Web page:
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LIVING IN FRANCE

France judged one of the hardest countries in the world for foreigners to settle in

Speaking the local language - or the inability to - and making friends among French people remain one of the main hurdles for foreigners trying to settle in the country, according to a new global survey. Although there were many positives for those moving to France.

France judged one of the hardest countries in the world for foreigners to settle in
Photo: Deposit photos

Some 64 countries were ranked by 20,259 participants from around the globe in the annual Expat Insider survey by Internations.

The survey looks at the “best and worst places for expats” to live judged on several criteria such as quality of life, ease of settling in, personal finance and work and family life.

In the overall ranking France was placed a lowly 42nd out of 64, just above Ireland and just below Hong Kong. Taiwan topped the list, with Kuwait coming last as apparently the worst country to live in for expats or immigrants as many foreign citizens living abroad prefer to be referred as.

The reason why France appears to struggle in the rankings is a lot do with its poor score when it comes to “ease of settling in”.

It was ranked 52 out of 64 countries in a category where respondents were asked to judge the country on friendliness, ease of making friends, feeling at home and language, in other words how well you can settle in if you don' t speak French.

France scored poorly on all categories but in particular the language aspect.

(You can share your views with us for a follow up article in the questionnaire below – scroll to bottom)

It seems foreign citizens living in France continue to struggle with the French language and find it hard to settle when they are not fluent.

Only 14% of foreigners in France agree that it's easy to live in the country without speaking the language compared to 45 percent globally.

That low score was enough to see it ranked 61 out of 64 worldwide in the language category, in other words the task of mastering French was a major drawback to settling in for respondents.

“If I was fluent in French, then my life would be far easier!” said one Canadian respondent who was perhaps stating the obvious.

READ ALSO: How you can live happily in Paris without speaking French

The survey also had this to say:

“Not only does French — the language — affect expats, but the French — the people — aren’t always particularly helpful, it seems. A Danish expat says that “the French culture is very different, and the French are often not very welcoming”, a view reflected in the 2019 ranking: France has dropped 14 places to 43rd out of 64 for the ease of getting used to the local culture.”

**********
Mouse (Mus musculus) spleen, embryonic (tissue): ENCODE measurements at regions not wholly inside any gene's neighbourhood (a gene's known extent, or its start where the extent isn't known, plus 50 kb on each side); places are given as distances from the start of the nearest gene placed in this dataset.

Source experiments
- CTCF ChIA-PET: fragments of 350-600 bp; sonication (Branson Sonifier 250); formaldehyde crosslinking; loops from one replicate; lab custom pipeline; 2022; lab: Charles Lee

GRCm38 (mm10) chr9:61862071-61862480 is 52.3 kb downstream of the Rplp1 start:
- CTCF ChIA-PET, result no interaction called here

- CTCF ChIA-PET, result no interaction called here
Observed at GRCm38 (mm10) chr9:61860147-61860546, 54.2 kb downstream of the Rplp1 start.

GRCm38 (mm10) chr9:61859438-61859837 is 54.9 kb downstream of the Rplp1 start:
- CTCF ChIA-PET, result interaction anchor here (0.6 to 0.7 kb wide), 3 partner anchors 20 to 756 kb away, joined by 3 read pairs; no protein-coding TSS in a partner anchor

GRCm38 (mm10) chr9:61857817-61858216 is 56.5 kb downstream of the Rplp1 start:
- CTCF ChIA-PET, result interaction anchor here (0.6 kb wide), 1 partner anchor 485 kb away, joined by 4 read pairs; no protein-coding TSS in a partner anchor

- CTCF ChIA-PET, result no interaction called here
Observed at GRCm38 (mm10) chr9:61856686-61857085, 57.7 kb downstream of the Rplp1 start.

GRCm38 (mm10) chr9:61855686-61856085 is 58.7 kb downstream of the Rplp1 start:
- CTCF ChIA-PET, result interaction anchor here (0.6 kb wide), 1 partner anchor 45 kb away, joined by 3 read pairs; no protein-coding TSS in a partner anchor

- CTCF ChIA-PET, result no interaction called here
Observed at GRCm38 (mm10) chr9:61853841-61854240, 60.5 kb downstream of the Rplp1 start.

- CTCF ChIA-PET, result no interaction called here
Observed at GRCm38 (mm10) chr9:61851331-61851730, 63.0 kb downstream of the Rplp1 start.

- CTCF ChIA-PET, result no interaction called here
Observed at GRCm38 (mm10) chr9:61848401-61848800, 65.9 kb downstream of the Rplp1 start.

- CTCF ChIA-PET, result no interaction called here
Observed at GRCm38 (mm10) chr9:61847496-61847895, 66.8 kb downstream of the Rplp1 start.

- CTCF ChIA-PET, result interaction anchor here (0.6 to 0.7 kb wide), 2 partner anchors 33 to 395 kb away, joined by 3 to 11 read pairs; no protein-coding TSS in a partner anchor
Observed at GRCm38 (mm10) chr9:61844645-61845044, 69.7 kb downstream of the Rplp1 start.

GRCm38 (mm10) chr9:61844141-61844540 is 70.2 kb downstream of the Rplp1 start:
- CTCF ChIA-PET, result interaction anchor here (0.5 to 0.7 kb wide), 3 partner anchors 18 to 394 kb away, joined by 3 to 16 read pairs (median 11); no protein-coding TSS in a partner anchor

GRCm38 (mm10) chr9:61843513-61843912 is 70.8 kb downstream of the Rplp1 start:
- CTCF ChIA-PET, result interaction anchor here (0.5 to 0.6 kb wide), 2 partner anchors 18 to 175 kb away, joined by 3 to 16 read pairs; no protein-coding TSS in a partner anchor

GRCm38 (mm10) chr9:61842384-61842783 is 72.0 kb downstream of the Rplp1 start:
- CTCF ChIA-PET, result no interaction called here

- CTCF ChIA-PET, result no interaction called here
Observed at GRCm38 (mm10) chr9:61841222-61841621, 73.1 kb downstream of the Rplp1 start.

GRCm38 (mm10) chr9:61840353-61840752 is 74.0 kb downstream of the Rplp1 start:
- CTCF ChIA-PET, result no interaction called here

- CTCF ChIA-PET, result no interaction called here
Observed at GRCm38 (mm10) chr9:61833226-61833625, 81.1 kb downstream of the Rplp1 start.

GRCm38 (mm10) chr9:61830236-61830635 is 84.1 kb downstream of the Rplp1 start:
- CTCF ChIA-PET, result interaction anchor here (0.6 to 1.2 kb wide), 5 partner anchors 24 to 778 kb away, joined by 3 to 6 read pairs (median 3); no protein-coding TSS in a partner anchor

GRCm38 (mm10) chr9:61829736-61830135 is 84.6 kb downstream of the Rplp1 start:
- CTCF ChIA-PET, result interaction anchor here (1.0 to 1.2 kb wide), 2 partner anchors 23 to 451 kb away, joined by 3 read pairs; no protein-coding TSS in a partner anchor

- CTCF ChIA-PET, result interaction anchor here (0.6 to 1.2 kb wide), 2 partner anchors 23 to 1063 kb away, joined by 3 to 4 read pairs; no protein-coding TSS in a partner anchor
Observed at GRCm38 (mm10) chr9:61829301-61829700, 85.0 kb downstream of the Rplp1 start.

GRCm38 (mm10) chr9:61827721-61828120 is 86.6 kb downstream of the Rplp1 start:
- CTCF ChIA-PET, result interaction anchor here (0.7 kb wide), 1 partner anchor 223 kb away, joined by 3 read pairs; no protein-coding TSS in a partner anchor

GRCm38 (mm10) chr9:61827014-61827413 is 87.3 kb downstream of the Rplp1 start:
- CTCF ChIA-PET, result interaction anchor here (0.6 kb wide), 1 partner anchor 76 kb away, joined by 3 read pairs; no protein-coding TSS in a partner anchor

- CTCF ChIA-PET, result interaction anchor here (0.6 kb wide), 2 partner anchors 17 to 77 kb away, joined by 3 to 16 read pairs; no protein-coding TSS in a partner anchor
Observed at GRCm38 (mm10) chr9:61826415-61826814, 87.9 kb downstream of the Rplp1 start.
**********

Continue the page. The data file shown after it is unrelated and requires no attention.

READ ALSO 

 Depositphotos

BUT…. France is a good country to get sick in

France also suffered in the rankings in other areas. It dropped 16 places in the category of political stability, no doubt linked to the yellow vest protests and it also scored badly for career prospects for expats.

France did however score highly in certain categories, not least health.

No one wants to get sick anywhere, but if if you do need medical care, France is a very good country for it. It ranked fourth and fifth, respectively, for the quality of healthcare and its affordability.

The price of education also rated very highly. Nearly four out of five expats with children (78 percent) believe that education is affordable in their new country of residence, in comparison to just under half worldwide (49 percent). France ranks 5th out of 36 countries in terms of the affordability of education in 2019. 

Mind you, raising a family in France isn’t always easy. Respondents found that it can actually be quite unfriendly at times. France places 31st out of 36 countries in terms of a friendly attitude towards families with children. 

Money – and the lack of it – remains an issue in France. It is hard to get a full time contract in France as a foreigner and only about two out of five expats (42 percent) feel their disposable household income is more than enough to cover all their daily expenses. This is less than the global average.

Additionally, just two out of five working expats rate their current income as higher than back in their country of origin for a similar job or position.

But despite the downsides some 64 percent of respondents in France said moving to the country had made them happier, compared to 61 percent globally.

READ ALSO: How your quality of life improves when you move to France 

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AFP

 

 

Member comments

  1. I couldn’t disagree more with this article, on France being one of the hardest countries to integrate in. I have lived in several countries and several places in France, compared to all, I find France to be the most fulfilling. If you respect the culture and make the effort to at least try and learn French you will be rewarded with the utmost generosity. My advice to those finding it difficult, is to join in, sports clubs, cultural organisations, neighbourhood groups. Integration everywhere is a 2 way process, in my experience and that of my family if you put in the effort you will be rewarded tenfold. Never turn down the opportunity to participate, if someone invites you to play cards or join a book club and its not your thing, do it anyway.. In many respects its easier for foreigners to integrate than local residents, you have the benefit of being seen as exotic. My French neighbours, friends and colleagues are the most generous and helpful people I know. I can only think that the people answering the survey are disappointed not to find things they are familiar with and maybe a little lazy when it comes to learn the language, which is difficult but if you don’t try you are disrespecting the people you are trying to integrate with.

  2. I’ve been fortunate enough to VISIT France 12 times, often for 4 to 6 weeks at time. My experiences have all been overwhelmingly positive and at times, even joyful, probably for two major reasons: (1) For four years (in my Massachusetts public high school) I’d had the same terrific Parisian French teacher who not only taught us French, but ABOUT the French (customs, MANNERS, culture, traditions) and (2) she taught us to pronounce French well. Thus I arrived in France totally appreciative of its (to me wonderful) “quirks,” and knowledgeably respectful of France. Everyone I met was always surprised that I am an American. SO: people having “bad experiences” in France need to look in the mirror and consider how much RESEARCH they have done before arriving. Most I suspect haven’t a clue about cultural differences and manage to accidentally range from “inappropriate” to astonishingly rude-seeming.